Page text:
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In the proposition IX, part III of Ethics, Spinoza operates the following reversal of concepts: it is not because we judge that something is good that we desire that thing, but it is because we desire it that we judge it to be good. In Spinoza's philosophy, our judgement as well as our actions are entirely determined, based on what information and experience ...


3

Maximising wellbeing and avoiding suffering are just subjective heuristics required for evolution of replicating genes. A great deal of research shows things like having a job with autonomy is more important than higher pay, that a meaningful life connected to others is far more important than pleasure or suffering. We can relate moral progress to going ...


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It's true and an inescapable fact that all our perceptions of things are just representations of those things, not those very things themselves. This is because we cannot perceive things directly but through our nervous system, from various sensory receptors to primary sensory areas to the final perception areas. What we perceive are thus what the nervous ...


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In light of your pre-assumed objective/subjective philosophical view, there're possibly several schools of thought to account for what's "good" for a person or a species. There's evolutionary naturalism or physicalism which suggests what's good for the person or as a species will be preserved and prevailed naturally, what's "bad" will be ...


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Your question answers itself. Well-being implies the presence of goodness before anything else; asking if the pursuit of well-being is good is like asking if I will feel pain if I hurt myself. But linguistics aside. however, all of this relies on a fundamental axiom or premise, and that is, that pursuing well-being and avoiding suffering are fundamentally ...


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When you say "from A and B we can conclude (informally) C," there is a great deal of variation in whether a listener accepts it. People have background assumptions and methods of thinking - often not stated or known in words - which lead them to either conclude C or deny C to varying degrees of confidence. Does the listener accept A and B? If ...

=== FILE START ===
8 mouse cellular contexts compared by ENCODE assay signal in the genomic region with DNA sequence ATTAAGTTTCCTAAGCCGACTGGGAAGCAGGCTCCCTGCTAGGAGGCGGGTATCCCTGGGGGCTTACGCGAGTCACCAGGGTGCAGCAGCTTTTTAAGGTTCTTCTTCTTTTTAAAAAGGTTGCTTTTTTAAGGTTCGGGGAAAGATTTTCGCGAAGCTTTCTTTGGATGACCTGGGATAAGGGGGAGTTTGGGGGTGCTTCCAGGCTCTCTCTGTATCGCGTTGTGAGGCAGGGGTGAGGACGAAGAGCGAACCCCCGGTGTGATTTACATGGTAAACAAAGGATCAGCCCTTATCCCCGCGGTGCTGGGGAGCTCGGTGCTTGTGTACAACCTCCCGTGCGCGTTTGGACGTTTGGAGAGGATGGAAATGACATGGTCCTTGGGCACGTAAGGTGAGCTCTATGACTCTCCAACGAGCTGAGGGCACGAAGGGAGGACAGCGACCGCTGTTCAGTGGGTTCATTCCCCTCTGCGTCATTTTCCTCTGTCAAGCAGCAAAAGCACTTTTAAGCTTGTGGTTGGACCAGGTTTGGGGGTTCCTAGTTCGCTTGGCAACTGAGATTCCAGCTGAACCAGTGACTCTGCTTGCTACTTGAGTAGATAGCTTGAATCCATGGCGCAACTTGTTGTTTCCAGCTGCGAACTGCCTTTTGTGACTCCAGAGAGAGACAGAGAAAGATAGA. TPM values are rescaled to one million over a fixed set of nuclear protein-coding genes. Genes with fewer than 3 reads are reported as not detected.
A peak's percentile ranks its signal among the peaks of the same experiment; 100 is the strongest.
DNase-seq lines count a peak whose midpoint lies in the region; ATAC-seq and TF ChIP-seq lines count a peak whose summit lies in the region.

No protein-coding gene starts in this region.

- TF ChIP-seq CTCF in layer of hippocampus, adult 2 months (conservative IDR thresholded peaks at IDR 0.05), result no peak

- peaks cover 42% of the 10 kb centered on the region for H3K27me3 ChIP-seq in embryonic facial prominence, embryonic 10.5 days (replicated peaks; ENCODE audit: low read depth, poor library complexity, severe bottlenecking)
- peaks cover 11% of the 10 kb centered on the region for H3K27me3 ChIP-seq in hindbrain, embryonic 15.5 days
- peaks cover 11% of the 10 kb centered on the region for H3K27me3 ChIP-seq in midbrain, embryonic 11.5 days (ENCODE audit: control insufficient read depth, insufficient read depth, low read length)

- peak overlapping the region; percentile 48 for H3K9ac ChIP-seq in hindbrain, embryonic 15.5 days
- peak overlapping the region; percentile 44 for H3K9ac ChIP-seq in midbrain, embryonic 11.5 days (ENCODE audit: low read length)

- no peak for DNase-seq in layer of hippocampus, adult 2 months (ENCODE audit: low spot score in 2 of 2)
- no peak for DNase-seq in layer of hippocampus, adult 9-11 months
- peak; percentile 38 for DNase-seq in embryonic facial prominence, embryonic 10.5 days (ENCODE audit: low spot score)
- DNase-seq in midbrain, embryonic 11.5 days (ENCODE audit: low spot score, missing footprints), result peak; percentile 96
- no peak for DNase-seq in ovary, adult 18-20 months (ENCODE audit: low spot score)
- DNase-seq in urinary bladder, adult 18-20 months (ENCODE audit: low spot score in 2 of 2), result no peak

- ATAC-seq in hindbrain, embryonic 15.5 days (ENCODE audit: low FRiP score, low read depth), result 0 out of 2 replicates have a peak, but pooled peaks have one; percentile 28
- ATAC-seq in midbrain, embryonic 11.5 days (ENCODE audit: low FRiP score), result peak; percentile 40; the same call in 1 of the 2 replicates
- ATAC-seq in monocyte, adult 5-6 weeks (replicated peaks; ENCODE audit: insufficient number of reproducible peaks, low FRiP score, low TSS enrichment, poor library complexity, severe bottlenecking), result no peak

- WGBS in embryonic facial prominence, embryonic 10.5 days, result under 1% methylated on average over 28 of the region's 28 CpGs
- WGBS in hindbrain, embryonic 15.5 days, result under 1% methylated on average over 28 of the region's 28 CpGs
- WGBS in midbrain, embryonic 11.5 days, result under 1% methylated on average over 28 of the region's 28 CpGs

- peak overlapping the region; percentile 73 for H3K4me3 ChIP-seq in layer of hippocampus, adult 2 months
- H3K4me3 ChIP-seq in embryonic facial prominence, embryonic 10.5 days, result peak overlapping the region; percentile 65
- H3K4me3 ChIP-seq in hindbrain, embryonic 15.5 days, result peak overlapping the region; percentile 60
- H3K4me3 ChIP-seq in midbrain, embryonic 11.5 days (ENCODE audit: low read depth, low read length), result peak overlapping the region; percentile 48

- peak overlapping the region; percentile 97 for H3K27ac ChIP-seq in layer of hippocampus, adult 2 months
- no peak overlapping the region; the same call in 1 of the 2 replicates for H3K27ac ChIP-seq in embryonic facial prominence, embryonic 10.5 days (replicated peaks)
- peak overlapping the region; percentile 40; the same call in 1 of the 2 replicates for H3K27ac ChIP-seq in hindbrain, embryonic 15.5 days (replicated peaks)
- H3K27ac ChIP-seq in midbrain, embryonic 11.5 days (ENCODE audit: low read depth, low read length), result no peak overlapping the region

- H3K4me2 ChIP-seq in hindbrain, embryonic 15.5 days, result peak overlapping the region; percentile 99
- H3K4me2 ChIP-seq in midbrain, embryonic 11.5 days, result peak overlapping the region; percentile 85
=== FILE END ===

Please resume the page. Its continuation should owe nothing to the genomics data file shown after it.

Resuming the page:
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Just to add a slightly different slant. The colloquial words need looking at. An "opinion" by itself does not imply an action, a claim to truth, or even an expressed opinion. Nor is it a proper object of any claims to "entitlement." It is not something that can be owned, no more than we can grant someone a positive entitlement to daydream,...


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Ironically, with your question, you kind of just defined subjective morality. Relativism, roughly put, is the view that truth and falsity, right and wrong, standards of reasoning, and procedures of justification are products of differing conventions and frameworks of assessment and that their authority is confined to the context giving rise to them. -...


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Be wary of what is meant by objective and subjective. Subjectivity is neccessarily involved, because it is a domain of concern about persons, with their points of view. But science begins with investigations by persons, but uses tools like repetition, consilience, etc to achieve repeatable results based on abstractions tested as representing the system or ...


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I guess it to some extent reduces to where these entities are thought to be "located." Qualia-like sense data are generally considered to be located In ones mind, in that they are "the alleged mind-dependent objects that we are directly aware of in perception, and that have exactly the properties they appear to have." (See SEP). Whereas ...


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Consider two options. Option 1: the objective reality exists. In this case, whatever veneer or facade or phantasm our experience and apperception might be, they should provide us with at least some way of deducing the nature of this reality. Like, you know, the ability to figure out which animals you may objectively hunt and eat, and which ones make the ...


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I suppose the standard answer today would be that there are only opinions, or more usually "beliefs," with varying degrees of probability. The "objective truth" would only be one that has held up so far, such as Hume's example that the sun will rise tomorrow. An "opinion" is a judgment that can and is expressed, a social ...


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We can know understand right from wrong the same way we understand anything else -- by coming up with a mental model for it. And in general, that model is as simple as "act in the best interests of others". It is just as obvious, however, that no one can be comfortable using it until they achieve a sufficiently deep understanding of themselves, ...


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